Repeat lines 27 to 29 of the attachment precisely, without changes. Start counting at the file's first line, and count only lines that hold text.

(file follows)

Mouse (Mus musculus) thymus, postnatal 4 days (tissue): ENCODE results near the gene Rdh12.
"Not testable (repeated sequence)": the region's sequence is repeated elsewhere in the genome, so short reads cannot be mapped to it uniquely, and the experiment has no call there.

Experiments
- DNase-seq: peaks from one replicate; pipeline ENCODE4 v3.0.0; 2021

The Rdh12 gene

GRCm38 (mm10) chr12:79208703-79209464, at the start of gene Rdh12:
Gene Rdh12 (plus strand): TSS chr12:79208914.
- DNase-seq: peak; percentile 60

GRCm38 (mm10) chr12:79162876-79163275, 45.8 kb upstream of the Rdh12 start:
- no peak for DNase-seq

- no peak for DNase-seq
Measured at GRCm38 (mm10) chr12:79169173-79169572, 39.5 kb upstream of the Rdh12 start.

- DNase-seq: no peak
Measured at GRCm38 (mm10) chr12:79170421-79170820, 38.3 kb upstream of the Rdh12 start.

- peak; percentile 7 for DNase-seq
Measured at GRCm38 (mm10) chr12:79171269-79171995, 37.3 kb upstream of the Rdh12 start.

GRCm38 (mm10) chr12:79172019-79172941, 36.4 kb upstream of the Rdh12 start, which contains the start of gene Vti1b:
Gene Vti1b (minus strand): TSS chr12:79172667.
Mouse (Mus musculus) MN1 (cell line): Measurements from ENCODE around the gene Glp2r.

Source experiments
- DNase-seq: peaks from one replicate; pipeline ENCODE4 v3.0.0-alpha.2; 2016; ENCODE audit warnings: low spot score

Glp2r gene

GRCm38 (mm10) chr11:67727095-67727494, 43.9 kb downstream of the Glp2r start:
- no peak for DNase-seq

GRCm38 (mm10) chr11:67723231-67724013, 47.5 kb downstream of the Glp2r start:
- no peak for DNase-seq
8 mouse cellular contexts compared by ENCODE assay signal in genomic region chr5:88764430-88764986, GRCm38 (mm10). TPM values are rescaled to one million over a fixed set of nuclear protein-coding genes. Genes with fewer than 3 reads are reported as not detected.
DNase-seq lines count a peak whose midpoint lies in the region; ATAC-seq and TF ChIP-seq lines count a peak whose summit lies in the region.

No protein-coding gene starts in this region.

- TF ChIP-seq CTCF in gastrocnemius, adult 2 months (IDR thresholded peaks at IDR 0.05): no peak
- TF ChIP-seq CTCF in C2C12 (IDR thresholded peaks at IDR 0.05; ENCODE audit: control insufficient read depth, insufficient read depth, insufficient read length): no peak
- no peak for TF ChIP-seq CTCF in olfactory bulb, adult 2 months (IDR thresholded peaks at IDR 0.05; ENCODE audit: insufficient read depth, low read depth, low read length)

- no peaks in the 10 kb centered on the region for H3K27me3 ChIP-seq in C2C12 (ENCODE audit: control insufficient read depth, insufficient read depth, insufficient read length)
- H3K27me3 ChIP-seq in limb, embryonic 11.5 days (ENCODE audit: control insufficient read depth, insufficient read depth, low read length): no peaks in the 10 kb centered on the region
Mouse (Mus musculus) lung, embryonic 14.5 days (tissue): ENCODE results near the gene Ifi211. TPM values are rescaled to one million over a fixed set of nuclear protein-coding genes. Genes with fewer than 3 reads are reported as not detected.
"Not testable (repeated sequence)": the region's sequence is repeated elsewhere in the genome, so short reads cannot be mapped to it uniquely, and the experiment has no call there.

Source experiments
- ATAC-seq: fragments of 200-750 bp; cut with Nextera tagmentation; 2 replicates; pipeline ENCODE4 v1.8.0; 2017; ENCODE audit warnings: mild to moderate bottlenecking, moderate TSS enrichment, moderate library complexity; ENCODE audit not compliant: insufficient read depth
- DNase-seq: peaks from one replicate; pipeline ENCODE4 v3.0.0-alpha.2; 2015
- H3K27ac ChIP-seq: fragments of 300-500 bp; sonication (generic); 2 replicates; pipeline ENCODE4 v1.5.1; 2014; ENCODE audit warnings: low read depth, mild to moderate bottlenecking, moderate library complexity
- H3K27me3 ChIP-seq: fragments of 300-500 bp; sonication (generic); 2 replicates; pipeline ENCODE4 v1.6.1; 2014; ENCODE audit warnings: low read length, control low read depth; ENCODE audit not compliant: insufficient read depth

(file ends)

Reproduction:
8 mouse cellular contexts compared by ENCODE assay signal in genomic region chr5:88764430-88764986, GRCm38 (mm10). TPM values are rescaled to one million over a fixed set of nuclear protein-coding genes. Genes with fewer than 3 reads are reported as not detected.
DNase-seq lines count a peak whose midpoint lies in the region; ATAC-seq and TF ChIP-seq lines count a peak whose summit lies in the region.

No protein-coding gene starts in this region.